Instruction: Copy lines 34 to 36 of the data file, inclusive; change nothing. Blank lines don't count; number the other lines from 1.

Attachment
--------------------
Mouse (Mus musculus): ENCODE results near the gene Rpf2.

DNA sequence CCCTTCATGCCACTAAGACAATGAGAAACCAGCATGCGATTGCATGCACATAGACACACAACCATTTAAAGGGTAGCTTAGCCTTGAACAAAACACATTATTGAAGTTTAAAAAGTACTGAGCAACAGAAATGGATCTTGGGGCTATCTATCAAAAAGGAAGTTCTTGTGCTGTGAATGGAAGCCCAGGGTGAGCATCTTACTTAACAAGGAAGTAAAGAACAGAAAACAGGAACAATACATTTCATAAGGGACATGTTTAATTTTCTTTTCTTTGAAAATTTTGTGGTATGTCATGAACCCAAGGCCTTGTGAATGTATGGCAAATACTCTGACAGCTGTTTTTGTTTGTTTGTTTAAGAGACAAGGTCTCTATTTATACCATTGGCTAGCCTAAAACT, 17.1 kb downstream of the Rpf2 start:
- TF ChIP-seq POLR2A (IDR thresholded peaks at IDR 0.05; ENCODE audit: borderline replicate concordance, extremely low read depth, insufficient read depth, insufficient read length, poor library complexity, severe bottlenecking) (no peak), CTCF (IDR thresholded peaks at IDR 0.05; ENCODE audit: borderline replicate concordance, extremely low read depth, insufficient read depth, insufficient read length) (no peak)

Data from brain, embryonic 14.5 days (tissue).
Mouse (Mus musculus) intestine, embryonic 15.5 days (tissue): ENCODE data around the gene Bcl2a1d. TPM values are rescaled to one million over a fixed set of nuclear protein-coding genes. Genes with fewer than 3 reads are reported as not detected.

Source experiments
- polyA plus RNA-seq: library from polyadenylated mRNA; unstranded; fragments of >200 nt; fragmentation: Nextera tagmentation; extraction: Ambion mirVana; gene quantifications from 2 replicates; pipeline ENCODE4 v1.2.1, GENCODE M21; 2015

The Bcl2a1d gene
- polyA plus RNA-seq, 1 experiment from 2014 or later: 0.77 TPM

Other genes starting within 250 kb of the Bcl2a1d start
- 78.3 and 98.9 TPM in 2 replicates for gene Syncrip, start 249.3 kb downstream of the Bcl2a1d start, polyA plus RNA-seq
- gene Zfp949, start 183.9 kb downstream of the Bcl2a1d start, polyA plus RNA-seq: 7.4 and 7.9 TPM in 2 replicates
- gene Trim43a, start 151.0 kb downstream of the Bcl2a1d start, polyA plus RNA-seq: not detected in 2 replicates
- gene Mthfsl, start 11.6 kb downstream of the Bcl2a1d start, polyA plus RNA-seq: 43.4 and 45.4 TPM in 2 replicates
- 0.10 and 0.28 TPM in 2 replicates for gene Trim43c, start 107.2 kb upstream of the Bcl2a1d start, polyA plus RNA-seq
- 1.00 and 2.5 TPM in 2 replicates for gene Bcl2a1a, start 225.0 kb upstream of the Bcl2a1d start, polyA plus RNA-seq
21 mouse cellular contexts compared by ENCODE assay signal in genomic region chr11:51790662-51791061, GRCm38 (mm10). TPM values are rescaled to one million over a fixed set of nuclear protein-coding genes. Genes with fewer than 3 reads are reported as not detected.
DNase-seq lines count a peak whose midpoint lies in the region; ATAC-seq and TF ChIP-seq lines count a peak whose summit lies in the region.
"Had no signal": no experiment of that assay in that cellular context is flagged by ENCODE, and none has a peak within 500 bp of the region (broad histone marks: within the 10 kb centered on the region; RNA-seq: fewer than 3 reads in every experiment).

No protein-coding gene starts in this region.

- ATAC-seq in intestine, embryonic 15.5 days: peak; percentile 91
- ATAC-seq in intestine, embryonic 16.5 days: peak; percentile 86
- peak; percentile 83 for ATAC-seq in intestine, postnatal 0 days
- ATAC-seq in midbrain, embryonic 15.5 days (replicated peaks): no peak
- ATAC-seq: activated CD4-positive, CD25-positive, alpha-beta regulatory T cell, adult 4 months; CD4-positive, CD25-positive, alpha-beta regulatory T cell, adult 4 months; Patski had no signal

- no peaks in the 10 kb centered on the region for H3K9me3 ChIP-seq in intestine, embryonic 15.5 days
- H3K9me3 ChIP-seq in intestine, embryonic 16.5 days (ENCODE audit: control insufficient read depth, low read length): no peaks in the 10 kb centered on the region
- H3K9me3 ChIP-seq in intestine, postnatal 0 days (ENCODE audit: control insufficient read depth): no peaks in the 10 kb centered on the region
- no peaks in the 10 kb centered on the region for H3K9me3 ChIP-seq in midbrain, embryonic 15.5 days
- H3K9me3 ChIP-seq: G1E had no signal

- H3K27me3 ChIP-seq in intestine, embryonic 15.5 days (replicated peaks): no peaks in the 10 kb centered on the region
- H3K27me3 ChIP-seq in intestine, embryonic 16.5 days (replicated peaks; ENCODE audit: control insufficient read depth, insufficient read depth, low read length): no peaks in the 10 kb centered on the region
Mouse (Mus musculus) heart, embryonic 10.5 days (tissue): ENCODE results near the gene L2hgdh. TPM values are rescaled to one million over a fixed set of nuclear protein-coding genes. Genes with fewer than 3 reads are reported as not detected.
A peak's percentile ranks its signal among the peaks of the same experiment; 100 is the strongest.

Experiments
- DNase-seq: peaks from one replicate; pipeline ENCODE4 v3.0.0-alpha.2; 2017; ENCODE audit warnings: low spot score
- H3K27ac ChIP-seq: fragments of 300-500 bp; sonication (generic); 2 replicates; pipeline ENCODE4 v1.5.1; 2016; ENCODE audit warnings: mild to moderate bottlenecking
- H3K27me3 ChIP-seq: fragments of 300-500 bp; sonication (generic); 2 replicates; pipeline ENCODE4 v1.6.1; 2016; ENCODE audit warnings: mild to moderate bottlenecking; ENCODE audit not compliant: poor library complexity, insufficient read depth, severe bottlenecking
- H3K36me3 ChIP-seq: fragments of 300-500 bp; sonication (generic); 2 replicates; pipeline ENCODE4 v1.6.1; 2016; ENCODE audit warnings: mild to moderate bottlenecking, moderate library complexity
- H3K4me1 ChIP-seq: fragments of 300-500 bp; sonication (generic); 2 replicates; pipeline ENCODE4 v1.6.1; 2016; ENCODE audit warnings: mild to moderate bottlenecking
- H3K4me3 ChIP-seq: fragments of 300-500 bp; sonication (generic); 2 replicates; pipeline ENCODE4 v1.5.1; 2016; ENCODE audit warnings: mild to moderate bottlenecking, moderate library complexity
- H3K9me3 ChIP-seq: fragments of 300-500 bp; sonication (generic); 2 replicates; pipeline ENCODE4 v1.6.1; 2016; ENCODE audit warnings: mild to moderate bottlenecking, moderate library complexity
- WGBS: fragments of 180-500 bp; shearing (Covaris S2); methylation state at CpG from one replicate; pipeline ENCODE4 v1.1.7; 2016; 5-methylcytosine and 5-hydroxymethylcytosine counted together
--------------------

A peak's percentile ranks its signal among the peaks of the same experiment; 100 is the strongest.

Experiments
- DNase-seq: peaks from one replicate; pipeline ENCODE4 v3.0.0-alpha.2; 2017; ENCODE audit warnings: low spot score